I wonder if the boy said that because he really means it or because that's what he thought your husband wanted to hear? Maybe he thought that your family wants someone who plans on learning full-time for a few years before earning a parnassah.
the medieval times when people married when they were physically ready
Other reasons besides men (and women) working already at that age was the shorter lifespans at the time. If you live to 80, you marry at 20-25, but if you live till 55-60, you marry at 14-16.
no matter what a person's plans are for making money, that is not ultimately in their hands. The question is if the money didn't surface as planned, would they be able to cope, adapt, change course, and still have a loving relationship?
Yes and no. God is the source of all parnasah, but whether that parnasah arrives because you're a lawyer earning six figures or a teacher earning $35K is up to decisions you make in life such as education and hard work.
Note: I'm not denigrating teachers as being uneducated or not working hard, the point was just to compare two jobs with different salaries and point out that wach person makes the choice of what career they choose and how hard they work in that career.
Personally, I'm sick of people having the attitude that all is from God as if our personal choices make no difference.
how did your daughter get set up with this guy to begin with?
on a different aspect of getting married, i saw an adv in the jewish press this week for
it includes financial counseling for newlyweds
I know I'm very old fashioned and I don't like to reign in on the party. But it seems to me that having a job and being on a career path is a decent sign of maturity. When you are employed, you are not free to do whatever you feel like. You have obligations that extend beyond the self. You have responsibilities and deadlines, and other people to please.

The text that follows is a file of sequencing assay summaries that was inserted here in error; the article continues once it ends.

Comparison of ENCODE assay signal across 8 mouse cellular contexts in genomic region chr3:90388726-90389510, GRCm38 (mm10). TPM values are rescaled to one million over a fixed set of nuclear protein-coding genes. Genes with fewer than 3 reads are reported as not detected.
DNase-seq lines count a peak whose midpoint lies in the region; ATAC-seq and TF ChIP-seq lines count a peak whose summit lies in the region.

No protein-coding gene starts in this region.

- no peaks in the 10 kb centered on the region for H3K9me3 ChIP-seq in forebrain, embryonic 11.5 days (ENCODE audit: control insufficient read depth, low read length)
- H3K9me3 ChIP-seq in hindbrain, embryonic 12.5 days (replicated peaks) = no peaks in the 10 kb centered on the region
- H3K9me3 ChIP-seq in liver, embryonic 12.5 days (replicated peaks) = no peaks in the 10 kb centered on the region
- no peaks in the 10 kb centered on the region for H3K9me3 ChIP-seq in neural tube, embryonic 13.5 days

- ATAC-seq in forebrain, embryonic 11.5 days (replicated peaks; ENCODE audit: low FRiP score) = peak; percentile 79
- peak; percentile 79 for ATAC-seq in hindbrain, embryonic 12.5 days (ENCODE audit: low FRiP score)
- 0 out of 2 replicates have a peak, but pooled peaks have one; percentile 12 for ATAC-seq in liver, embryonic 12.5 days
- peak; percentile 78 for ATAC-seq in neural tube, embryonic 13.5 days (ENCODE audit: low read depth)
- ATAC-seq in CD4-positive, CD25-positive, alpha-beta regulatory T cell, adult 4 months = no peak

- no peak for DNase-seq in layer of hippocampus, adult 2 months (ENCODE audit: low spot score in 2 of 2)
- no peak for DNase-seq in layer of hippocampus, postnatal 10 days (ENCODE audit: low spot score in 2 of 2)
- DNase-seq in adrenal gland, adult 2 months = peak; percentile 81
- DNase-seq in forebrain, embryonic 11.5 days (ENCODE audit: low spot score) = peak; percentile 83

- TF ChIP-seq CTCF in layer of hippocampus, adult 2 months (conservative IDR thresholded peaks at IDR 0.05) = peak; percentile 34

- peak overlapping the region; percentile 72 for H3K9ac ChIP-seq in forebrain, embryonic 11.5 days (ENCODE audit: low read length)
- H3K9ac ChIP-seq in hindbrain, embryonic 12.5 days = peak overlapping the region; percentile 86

Heck. . . . sounds a lot like marrige and parenting.
see the article in today's jpost by chananiah weisman on shiduch resumes
ProfK - There are different maturity indicators for both men and women. (I specifically not using girls and boys).
Women are mature when they can handle household responsibilities and can also put her own needs to the side to care for others. Afterall, very soon after marriage she will be pregnant and will have to place baby's needs before her own. She would have to curtail her eating habbits and other activities. Her body will not be comfortable and she would have to make sure to bare it without taking it out on others or shutting herself off from outside world.
Men are ready when they can hold the same job for at least a year. Anyone can get a job, but sticking to it is hard, especially when there are sunny days, or freezing days, or sick days, or friends are free having fun days. Many boys end up skipping work on these days, and then they get fired. Once married with a very pregnant wife he can't just slack off.
ProfK - please start another post about parents being ready to see their children married. I'm not. I do not want to share my daughter with another family and another guy. I do not want to see her for only some Shabboses. And I really hate phone convos. It really scares me everytime she goes on second, third... date. Yes, I'm happy for her, and am looking forward to eventual Simchah, but I'm really dredging it, too.